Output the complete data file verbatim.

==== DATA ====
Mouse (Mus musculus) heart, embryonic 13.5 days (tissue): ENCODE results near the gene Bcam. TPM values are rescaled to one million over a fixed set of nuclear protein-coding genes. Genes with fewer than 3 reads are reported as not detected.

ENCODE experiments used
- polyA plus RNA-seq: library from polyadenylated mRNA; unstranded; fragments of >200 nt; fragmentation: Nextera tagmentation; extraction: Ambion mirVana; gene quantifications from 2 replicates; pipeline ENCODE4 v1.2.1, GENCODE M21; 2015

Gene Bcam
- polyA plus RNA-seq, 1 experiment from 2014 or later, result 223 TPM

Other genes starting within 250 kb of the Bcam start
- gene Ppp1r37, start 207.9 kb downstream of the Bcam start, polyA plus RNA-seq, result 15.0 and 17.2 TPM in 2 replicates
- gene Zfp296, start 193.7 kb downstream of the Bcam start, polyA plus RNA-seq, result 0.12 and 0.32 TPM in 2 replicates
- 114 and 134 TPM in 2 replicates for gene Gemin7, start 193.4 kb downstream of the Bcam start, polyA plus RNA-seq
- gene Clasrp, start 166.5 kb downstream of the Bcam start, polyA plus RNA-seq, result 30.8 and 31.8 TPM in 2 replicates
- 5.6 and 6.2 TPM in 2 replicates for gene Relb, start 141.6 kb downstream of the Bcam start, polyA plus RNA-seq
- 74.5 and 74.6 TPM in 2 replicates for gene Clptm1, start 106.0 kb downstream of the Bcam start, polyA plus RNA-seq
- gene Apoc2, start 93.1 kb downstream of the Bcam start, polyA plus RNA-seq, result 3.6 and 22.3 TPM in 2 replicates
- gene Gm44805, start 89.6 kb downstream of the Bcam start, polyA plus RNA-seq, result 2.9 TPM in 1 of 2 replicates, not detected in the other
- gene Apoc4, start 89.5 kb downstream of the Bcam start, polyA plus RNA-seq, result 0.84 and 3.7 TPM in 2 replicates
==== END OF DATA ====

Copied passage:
Mouse (Mus musculus) heart, embryonic 13.5 days (tissue): ENCODE results near the gene Bcam. TPM values are rescaled to one million over a fixed set of nuclear protein-coding genes. Genes with fewer than 3 reads are reported as not detected.

ENCODE experiments used
- polyA plus RNA-seq: library from polyadenylated mRNA; unstranded; fragments of >200 nt; fragmentation: Nextera tagmentation; extraction: Ambion mirVana; gene quantifications from 2 replicates; pipeline ENCODE4 v1.2.1, GENCODE M21; 2015

Gene Bcam
- polyA plus RNA-seq, 1 experiment from 2014 or later, result 223 TPM

Other genes starting within 250 kb of the Bcam start
- gene Ppp1r37, start 207.9 kb downstream of the Bcam start, polyA plus RNA-seq, result 15.0 and 17.2 TPM in 2 replicates
- gene Zfp296, start 193.7 kb downstream of the Bcam start, polyA plus RNA-seq, result 0.12 and 0.32 TPM in 2 replicates
- 114 and 134 TPM in 2 replicates for gene Gemin7, start 193.4 kb downstream of the Bcam start, polyA plus RNA-seq
- gene Clasrp, start 166.5 kb downstream of the Bcam start, polyA plus RNA-seq, result 30.8 and 31.8 TPM in 2 replicates
- 5.6 and 6.2 TPM in 2 replicates for gene Relb, start 141.6 kb downstream of the Bcam start, polyA plus RNA-seq
- 74.5 and 74.6 TPM in 2 replicates for gene Clptm1, start 106.0 kb downstream of the Bcam start, polyA plus RNA-seq
- gene Apoc2, start 93.1 kb downstream of the Bcam start, polyA plus RNA-seq, result 3.6 and 22.3 TPM in 2 replicates
- gene Gm44805, start 89.6 kb downstream of the Bcam start, polyA plus RNA-seq, result 2.9 TPM in 1 of 2 replicates, not detected in the other
- gene Apoc4, start 89.5 kb downstream of the Bcam start, polyA plus RNA-seq, result 0.84 and 3.7 TPM in 2 replicates